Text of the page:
Friday, November 4, 2011

Somebody wasn't paying attention

When I got a forwarded message about the Farm Bill a couple of weeks ago I assumed that it was just another trumped up appeal for funds by a non-profit. I mean, the Farm Bill coming up is the 2012 Farm Bill, right?


Or maybe not wrong...
We'll need to see what happens this weekend.

Here's the story in brief.
Last month the chairs of the agriculture committees, senate and house, agreed to send a farm bill to the super committee by November 1. As of today, they still hadn't done so.

You can imagine that their committees, who are taken out of the loop here, and who represent all kinds of agricultural locales and interests, were not happy.
There is a proposal in the works. It cuts subsidies, conservation programs, and food security programs, but with little of the innovation or new, lower cost (as compared to commodity subsidies) programs we might have wished for. There are also some additional bills, adding in support for new farmers and sustainable ags - not of the committee chairs' making, obviously.

Nobody (meaning sustainable ag advocates - the site above, and some word of mouth here in Sonoma County) knows whether something will get to the Supercommittee by November 7. It may all blow up.

Let's hope it does, because this is not what we had hoped for at the time of the 2007(8) Farm Bill. The conversation about food and agriculture has broadened and deepened in this country, and to not have the public conversation we are poised for - well, it simply underscores the frustration so many of us are feeling - frustration with being dealt out of the political process while the big boys buy and sell influence.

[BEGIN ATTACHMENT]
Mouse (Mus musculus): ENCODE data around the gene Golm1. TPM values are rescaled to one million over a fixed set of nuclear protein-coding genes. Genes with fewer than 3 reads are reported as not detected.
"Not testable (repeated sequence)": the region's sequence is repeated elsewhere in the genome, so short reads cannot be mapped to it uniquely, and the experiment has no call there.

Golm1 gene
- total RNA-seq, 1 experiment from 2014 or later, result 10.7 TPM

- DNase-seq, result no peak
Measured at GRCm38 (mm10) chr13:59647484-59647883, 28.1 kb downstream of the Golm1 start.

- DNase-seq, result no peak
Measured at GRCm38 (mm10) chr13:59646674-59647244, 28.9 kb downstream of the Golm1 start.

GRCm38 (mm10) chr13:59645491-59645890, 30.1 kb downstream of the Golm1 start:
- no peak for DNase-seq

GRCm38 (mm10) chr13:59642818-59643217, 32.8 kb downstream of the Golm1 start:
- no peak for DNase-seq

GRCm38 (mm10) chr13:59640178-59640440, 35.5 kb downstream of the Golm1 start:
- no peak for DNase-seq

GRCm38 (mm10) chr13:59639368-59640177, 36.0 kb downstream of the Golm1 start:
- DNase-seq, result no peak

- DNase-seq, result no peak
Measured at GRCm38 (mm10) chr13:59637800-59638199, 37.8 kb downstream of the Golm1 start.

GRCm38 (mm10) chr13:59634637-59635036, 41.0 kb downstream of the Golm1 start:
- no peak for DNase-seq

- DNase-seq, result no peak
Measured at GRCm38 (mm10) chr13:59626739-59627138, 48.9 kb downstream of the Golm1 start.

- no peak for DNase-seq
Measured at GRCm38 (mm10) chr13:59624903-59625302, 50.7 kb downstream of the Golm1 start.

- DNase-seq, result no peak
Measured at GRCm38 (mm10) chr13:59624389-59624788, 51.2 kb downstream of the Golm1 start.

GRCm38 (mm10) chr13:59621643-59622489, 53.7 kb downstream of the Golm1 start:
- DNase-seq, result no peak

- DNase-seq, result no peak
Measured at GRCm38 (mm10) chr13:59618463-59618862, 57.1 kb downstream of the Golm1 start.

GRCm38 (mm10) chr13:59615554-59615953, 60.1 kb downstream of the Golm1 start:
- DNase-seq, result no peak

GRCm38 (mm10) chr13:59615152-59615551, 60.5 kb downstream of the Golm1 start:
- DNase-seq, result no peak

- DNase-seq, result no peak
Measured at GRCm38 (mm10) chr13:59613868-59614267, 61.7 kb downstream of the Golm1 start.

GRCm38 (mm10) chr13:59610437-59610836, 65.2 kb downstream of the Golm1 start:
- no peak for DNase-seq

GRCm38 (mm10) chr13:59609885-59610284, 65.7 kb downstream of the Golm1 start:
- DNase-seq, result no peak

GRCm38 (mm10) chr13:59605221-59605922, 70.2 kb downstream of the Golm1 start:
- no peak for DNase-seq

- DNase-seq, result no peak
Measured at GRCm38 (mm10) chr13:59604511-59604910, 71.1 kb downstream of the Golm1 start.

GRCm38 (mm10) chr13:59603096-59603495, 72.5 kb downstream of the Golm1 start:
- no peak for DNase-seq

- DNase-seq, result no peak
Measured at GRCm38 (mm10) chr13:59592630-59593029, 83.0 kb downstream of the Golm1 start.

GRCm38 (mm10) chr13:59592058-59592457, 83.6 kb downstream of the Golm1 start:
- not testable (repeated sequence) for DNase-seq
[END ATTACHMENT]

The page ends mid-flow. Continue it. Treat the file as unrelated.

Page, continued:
If the bill is delivered Monday, it will be posted, and I'm told that sustainable ag advocates here in California will review it and get their comments to Xavier Becerra, who is the only Californian on the supercommittee. Because we Callifornians aren't part of the wheat-soy-corn trifecta, we win far less than our share of supports and helpful programs. This is especially pointed when you consider just how much of the country's food we do produce.

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